A version of the following article was featured in Time Out Delhi’s special wine edition ‘The Grape Escape’, under the title Veni, Vidi, Vino. I am posting the original and unedited version here for the benefit of the readers of this blog.
Gone are the days when dining out in cosmopolitan India was mostly about the cuisine served in a restaurant. With fast evolution of the country’s F&B scene, that status quo has long been done away with, for good. Today diners seek much more than an aesthetically presented or even a sensuously delicious dish. And among all the added pleasures that make up great gourmet experiences, wine has emerged on the top of the savvy customer’s wish list.
Delhi has long been home to some of the country’s most iconic restaurant brands serving choicest of cuisines. While wine has been a part of the city’s restaurant scene for quite some time, the quality and variety of wine offerings have come of age in true sense in the last five years or so. Wine lists now not only boast of choicest international brands of the most desirable vintages, but are also thoughtfully designed to complement the cuisine, concept and theme of the restaurants. All these have been the result of the hospitality industry’s unflinching vision of cultivating a thriving wine culture in the country.
This steady evolution of world-class wine destinations has come as a boon for the city’s gourmands and its wine lovers in particular. But at the same time the proliferation of these ‘wine hubs’ has also resulted in a pleasant dilemma among wine consumers about the most suitable places to satiate their vinous senses along with their taste buds.
Whether you are looking for a sophisticated fine-dining experience featuring an exhaustive collection of wines from virtually every region of the wine world or wish to be pampered with a customised menu paired with wines, Delhi has many places which should be bookmarked in your dining itinerary. Let’s explore each of them individually.
In the first part of this article, let’s have a look at three restaurants which offer the best wine selections in the standalone category. The second part deals with restaurants in five star hotels:
M8, M Block Market, GK2, New Delhi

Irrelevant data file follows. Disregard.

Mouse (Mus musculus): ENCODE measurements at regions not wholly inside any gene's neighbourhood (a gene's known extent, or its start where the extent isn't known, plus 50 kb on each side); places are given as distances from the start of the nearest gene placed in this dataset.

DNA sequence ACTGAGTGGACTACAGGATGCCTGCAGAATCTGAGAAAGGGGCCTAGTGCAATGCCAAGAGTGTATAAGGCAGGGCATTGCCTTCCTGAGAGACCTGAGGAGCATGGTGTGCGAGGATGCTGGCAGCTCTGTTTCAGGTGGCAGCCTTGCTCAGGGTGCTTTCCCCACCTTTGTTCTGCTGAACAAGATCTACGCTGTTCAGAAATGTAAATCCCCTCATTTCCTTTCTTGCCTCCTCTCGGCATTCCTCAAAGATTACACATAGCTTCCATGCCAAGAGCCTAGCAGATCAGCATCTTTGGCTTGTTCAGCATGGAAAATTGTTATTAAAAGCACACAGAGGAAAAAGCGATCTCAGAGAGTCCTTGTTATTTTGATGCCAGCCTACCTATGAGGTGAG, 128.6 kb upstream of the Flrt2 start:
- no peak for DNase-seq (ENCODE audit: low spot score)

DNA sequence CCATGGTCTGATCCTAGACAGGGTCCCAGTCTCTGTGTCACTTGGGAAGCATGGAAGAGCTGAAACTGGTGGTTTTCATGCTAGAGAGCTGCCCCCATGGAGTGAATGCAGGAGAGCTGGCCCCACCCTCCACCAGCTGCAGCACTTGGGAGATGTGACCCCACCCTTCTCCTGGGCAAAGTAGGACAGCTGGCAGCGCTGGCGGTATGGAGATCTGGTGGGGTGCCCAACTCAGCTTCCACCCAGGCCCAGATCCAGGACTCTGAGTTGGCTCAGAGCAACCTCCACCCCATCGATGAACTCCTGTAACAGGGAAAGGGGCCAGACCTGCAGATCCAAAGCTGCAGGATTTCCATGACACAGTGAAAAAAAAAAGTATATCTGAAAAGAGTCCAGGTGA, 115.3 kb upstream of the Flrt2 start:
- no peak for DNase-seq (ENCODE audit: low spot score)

A shining star of Delhi’s standalone restaurant scene, Diva has long been one of the torchbearers of the city’s reputation as the gourmet hub of India. With one of the country’s most talented chefs at the helm, it has redefined the concept of dining out by inspiring foodies (and winos!) to think beyond five star hotels and upmarket, overly hyped restaurants.
Many Delhiites may not be aware of the fact that apart from being a ‘Chef Extraordinaire’, Ritu Dalmia is also a keen wine aficionado and possesses vast knowledge about the subject. This reflects in the wine list of the restaurant which stands out as much for its variety and attention to detail as the careful selection of labels to accompany the authentic Italian cuisine.
The wine list here is unpretentious albeit so well thought out that you will hardly find a dish on the food menu which cannot be paired with multiple wines. The highlight has to be the wines-by-the glass selection which features more than 30 different labels sold at extremely affordable prices. Additionally, and quite logically, the list smartly captures Italy’s wine portfolio by ensuring representation from almost all the country’s wine regions. There are also several other international wines, making it a well-rounded list.
The wine list:
Main Features: Extremely affordable pricing. Food-friendly international wines specially chosen to accompany Diva’s signature cuisine.
Strength: Wine selection from almost all the wine regions of Italy.
Wine-by-the-glass Selection: 30 odd labels offering excellent variety and depth. Very competitively priced.
What to look out for (specials): Weekend wine pairing with specially crafted dishes.
Food & wine recommendations: One of the must-try dish is ‘John Dory fillet dusted with Polenta, pan grilled, served with Celeriac puree and crispy Prawns’. Pair this with a bone-dry, fresh, floral and minerally Michele Chiarlo Gavi.
Another recommended dish is ‘Phyllo pastry bundles filled with Artichokes and Taleggio cheese, baked golden and served with a creamy Spinach sauce’. A light but pleasantly fruity Castello Banfi Rosso di Montalcino will partner the dish perfectly.
Price range: Moderate and extremely pocket-friendly. Meal for two, on an average, costs about Rs. 2000, plus taxes. A couple of glasses of wine consumed with the meal per head would cost another 1500.
77, The Manor, New Friends Colony, New Delhi
If there is one Indian standalone restaurant worthy to be among the top Michelin star restaurants of the world, it undoubtedly has to be the Indian Accent. In this highly competitive business, such distinction can only be earned if there is a genuine passion to create a unique product of highest quality. And if passion indeed is the key ingredient in deciding a restaurant’s popularity and success; this place oozes plenty of it. No wonder, in a short period of time it has created a niche for itself in Delhi’s fine dining market.